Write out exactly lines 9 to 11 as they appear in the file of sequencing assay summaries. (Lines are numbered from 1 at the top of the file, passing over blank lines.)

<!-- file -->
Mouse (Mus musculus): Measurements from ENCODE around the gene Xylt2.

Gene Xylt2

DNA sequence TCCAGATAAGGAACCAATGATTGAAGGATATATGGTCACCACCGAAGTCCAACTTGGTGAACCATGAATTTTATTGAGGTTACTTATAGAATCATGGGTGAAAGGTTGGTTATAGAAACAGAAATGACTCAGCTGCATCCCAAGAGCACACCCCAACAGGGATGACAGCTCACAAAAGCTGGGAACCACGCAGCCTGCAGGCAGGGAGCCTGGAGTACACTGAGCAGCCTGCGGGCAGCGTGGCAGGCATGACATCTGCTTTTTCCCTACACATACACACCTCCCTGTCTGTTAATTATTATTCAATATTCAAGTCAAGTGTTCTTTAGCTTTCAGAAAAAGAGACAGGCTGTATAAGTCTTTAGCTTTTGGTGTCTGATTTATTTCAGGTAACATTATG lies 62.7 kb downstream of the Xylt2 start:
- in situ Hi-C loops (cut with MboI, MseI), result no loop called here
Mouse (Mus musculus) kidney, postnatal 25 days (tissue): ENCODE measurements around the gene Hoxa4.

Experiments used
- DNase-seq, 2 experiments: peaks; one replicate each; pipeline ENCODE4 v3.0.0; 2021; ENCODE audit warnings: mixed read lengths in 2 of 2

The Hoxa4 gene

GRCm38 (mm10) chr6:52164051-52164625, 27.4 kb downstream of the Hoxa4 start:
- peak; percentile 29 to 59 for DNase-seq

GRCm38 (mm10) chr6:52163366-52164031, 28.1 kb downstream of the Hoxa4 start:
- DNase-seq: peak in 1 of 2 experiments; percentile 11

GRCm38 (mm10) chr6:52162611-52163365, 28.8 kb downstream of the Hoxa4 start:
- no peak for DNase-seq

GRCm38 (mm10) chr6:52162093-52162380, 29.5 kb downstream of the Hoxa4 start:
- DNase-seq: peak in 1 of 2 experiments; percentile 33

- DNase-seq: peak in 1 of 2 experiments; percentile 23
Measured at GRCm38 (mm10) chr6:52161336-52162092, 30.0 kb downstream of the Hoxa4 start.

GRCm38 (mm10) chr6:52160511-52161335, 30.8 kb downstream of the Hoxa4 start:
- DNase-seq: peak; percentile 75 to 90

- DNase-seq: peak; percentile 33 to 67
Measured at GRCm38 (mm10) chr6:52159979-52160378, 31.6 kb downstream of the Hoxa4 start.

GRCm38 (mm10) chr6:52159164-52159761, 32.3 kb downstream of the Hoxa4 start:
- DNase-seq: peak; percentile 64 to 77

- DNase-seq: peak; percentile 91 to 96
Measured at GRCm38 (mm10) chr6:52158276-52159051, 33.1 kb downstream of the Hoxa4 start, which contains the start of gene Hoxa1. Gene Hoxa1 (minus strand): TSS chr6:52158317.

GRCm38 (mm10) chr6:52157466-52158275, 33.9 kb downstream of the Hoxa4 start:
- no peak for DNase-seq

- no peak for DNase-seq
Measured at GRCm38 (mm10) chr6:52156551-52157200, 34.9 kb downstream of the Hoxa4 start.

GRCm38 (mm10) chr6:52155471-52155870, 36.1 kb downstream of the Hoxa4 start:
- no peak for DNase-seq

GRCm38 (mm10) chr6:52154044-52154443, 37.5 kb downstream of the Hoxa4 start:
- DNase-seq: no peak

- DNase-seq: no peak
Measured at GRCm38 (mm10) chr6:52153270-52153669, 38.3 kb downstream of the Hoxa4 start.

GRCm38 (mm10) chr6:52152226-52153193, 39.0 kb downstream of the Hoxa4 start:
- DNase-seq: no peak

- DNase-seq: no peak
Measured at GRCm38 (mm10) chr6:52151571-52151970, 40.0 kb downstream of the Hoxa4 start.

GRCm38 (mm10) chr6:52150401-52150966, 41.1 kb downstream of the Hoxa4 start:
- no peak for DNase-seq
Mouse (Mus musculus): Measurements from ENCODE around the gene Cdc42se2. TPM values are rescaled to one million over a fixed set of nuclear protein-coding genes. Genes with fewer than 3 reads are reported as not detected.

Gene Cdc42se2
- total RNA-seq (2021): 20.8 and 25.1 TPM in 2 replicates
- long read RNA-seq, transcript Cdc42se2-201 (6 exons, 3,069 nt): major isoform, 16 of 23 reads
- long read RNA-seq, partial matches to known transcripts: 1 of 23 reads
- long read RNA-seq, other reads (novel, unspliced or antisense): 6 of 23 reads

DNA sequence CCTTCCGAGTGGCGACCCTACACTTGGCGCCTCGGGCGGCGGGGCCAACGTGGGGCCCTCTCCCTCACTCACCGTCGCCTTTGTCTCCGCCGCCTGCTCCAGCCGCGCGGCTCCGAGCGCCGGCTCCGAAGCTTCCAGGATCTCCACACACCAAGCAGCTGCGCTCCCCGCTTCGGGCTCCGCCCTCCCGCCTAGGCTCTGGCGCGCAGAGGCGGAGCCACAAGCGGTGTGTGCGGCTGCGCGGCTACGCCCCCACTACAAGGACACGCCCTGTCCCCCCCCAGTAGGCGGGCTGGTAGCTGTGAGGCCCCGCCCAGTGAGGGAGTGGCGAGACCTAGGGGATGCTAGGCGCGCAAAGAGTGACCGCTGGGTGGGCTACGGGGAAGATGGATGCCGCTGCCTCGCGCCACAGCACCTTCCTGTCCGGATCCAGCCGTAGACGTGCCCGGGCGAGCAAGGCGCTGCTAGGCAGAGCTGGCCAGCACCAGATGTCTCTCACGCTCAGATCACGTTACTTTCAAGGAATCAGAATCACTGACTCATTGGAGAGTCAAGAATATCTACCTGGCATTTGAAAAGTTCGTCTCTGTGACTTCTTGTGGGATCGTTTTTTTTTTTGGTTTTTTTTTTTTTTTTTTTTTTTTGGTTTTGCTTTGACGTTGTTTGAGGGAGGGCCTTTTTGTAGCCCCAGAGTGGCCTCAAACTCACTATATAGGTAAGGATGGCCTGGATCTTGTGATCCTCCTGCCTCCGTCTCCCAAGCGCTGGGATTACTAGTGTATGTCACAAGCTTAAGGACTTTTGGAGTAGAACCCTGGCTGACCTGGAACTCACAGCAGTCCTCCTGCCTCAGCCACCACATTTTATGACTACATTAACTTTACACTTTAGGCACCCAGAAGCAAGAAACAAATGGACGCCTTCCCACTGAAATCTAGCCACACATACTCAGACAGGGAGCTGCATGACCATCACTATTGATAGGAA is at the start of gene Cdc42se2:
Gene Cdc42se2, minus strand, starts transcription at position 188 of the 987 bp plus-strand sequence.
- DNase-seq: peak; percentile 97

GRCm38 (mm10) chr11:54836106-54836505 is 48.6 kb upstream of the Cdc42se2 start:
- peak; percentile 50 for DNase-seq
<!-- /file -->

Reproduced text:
GRCm38 (mm10) chr6:52164051-52164625, 27.4 kb downstream of the Hoxa4 start:
- peak; percentile 29 to 59 for DNase-seq

GRCm38 (mm10) chr6:52163366-52164031, 28.1 kb downstream of the Hoxa4 start: